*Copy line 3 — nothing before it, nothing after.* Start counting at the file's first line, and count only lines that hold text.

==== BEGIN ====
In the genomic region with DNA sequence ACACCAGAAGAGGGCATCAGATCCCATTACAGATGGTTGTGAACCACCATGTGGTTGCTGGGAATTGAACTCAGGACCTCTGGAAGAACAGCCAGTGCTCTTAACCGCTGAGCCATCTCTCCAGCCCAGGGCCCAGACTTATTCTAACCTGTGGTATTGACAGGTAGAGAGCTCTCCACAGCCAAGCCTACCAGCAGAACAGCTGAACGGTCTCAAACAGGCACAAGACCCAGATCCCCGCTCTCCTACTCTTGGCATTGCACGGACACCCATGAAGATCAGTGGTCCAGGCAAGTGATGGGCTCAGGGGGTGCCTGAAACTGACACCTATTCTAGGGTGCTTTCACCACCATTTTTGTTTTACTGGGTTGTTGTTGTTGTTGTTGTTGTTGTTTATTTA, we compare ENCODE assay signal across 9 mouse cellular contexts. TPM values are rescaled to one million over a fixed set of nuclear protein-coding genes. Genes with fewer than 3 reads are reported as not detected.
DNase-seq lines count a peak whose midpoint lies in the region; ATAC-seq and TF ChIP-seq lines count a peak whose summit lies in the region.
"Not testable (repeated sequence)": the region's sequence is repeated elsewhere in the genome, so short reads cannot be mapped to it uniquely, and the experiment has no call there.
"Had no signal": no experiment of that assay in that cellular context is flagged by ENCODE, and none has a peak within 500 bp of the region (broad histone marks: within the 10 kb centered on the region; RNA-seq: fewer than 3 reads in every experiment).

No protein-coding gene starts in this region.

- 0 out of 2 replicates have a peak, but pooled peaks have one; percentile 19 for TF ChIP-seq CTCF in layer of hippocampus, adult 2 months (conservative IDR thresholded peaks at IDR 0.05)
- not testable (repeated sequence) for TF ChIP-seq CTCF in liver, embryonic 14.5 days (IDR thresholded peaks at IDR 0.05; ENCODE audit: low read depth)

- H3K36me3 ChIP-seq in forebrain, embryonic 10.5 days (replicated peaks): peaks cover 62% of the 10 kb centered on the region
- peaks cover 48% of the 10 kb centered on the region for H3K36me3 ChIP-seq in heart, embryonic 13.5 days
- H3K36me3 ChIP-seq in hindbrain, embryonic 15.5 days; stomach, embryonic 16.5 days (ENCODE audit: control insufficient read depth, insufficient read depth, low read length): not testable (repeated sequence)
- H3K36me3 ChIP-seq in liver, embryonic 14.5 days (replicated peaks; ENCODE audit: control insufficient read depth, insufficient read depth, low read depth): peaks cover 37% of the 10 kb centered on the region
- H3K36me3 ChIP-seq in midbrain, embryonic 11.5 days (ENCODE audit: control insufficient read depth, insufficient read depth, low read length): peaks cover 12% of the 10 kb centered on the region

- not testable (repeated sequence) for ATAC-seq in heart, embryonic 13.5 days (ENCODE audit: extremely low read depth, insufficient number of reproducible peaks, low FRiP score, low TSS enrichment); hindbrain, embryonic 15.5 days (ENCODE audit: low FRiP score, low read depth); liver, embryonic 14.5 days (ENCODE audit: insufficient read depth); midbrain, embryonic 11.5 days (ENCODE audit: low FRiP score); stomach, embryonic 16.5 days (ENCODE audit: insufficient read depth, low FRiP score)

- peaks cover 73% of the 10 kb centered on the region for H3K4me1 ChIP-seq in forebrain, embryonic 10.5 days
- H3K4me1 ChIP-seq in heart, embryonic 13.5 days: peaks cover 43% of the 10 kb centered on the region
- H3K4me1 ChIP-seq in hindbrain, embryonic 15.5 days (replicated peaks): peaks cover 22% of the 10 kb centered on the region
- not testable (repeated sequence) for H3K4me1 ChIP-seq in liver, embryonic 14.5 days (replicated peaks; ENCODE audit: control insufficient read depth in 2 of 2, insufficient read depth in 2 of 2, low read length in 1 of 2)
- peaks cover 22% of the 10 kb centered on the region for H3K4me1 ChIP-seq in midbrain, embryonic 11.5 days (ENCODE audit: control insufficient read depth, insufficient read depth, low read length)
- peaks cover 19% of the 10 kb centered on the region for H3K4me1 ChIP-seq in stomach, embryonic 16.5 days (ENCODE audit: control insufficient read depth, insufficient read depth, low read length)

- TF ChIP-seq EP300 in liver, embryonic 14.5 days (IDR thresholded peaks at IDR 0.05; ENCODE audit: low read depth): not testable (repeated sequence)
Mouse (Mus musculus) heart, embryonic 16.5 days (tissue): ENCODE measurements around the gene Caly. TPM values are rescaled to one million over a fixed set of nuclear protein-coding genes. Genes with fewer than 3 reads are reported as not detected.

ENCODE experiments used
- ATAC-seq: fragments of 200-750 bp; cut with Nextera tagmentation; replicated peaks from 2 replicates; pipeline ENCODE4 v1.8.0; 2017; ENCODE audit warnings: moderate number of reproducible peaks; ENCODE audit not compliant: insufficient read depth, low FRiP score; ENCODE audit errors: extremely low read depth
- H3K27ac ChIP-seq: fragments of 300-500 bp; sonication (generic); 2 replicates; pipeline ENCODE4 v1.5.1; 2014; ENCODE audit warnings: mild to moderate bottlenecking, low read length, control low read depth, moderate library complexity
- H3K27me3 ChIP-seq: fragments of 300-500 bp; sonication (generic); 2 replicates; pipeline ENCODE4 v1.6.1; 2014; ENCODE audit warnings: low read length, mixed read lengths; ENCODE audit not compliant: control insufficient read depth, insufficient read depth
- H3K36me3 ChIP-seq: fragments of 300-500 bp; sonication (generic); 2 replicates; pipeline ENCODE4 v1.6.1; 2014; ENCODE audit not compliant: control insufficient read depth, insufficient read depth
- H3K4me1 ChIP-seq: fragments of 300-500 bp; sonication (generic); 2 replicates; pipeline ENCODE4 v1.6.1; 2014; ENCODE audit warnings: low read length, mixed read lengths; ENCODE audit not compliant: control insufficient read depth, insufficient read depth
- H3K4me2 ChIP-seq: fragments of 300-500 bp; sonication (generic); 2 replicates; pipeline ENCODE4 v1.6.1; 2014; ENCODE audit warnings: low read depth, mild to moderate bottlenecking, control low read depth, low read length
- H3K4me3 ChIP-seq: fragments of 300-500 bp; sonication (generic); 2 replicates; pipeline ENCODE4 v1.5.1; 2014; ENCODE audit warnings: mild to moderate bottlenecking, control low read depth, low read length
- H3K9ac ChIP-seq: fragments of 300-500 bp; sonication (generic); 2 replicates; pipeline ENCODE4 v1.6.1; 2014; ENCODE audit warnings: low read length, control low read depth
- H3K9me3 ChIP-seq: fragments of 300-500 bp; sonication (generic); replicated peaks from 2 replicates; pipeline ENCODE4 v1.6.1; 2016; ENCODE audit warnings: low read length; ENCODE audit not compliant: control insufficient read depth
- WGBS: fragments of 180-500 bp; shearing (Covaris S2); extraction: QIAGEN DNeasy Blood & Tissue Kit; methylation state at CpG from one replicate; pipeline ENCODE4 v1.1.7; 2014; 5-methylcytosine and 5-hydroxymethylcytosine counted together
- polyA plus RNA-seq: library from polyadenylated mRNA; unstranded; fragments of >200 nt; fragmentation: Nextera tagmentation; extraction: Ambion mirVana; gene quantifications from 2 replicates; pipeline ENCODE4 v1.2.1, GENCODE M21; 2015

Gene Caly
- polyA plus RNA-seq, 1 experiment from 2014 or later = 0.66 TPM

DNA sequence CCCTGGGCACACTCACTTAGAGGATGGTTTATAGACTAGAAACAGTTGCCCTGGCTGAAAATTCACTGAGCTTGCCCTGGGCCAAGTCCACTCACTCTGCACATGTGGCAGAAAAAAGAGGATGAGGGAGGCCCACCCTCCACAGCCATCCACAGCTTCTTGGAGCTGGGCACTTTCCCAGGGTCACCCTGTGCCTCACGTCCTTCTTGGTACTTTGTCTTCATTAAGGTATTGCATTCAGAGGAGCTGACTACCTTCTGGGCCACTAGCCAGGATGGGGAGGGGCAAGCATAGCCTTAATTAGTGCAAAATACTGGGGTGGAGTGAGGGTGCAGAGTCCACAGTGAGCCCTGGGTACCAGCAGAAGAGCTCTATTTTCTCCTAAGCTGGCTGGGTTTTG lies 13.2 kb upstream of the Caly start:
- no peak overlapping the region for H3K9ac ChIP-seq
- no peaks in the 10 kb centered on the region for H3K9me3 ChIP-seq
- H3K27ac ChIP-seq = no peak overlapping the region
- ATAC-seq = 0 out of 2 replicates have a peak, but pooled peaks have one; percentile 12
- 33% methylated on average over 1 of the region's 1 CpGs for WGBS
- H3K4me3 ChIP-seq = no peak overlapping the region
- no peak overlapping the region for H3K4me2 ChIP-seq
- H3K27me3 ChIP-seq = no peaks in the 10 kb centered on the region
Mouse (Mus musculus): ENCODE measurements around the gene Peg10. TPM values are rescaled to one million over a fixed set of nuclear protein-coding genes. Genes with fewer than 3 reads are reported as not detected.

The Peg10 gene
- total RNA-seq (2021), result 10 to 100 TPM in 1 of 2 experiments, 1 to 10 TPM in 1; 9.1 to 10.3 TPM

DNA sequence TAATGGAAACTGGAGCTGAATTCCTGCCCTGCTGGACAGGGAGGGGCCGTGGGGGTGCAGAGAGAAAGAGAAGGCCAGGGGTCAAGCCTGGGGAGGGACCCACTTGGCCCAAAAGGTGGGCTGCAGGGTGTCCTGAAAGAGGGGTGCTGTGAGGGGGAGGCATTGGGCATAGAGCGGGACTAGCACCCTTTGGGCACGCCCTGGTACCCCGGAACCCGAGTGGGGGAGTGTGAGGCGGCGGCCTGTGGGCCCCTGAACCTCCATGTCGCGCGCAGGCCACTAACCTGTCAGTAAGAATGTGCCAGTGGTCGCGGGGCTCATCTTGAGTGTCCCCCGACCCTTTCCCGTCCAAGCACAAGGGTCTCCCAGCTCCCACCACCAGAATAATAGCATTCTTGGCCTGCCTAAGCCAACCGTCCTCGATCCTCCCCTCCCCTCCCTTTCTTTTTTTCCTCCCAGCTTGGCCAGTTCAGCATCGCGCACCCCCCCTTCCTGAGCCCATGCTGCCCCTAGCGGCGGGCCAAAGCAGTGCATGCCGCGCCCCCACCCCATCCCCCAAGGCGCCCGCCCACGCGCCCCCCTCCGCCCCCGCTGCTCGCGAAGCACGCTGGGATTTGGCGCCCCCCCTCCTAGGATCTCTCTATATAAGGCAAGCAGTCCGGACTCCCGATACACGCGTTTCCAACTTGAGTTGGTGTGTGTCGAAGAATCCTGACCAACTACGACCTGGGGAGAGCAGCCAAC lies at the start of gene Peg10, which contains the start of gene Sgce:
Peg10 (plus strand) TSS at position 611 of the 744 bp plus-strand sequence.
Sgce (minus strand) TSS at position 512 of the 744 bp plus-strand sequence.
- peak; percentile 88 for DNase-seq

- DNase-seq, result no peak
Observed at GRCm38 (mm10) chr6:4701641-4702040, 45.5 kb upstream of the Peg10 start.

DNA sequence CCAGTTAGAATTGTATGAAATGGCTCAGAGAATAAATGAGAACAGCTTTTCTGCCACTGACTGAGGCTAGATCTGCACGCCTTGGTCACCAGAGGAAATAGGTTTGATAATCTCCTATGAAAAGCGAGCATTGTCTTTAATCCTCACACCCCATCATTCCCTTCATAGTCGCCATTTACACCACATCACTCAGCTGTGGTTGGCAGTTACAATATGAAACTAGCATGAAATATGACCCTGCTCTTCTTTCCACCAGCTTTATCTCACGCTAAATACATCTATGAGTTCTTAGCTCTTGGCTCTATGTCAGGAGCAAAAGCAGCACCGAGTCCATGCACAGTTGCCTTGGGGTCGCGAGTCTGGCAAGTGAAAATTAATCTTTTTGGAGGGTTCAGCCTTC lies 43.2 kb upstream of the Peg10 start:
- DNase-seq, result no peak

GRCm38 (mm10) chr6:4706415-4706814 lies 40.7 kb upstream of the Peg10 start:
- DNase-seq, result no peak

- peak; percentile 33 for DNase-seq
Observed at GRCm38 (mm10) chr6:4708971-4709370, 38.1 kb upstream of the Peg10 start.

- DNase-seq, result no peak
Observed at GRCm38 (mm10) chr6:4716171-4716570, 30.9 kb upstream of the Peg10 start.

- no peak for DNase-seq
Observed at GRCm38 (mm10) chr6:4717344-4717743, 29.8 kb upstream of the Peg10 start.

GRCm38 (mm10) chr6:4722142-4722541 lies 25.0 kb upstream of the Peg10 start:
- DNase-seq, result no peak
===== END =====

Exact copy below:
"Not testable (repeated sequence)": the region's sequence is repeated elsewhere in the genome, so short reads cannot be mapped to it uniquely, and the experiment has no call there.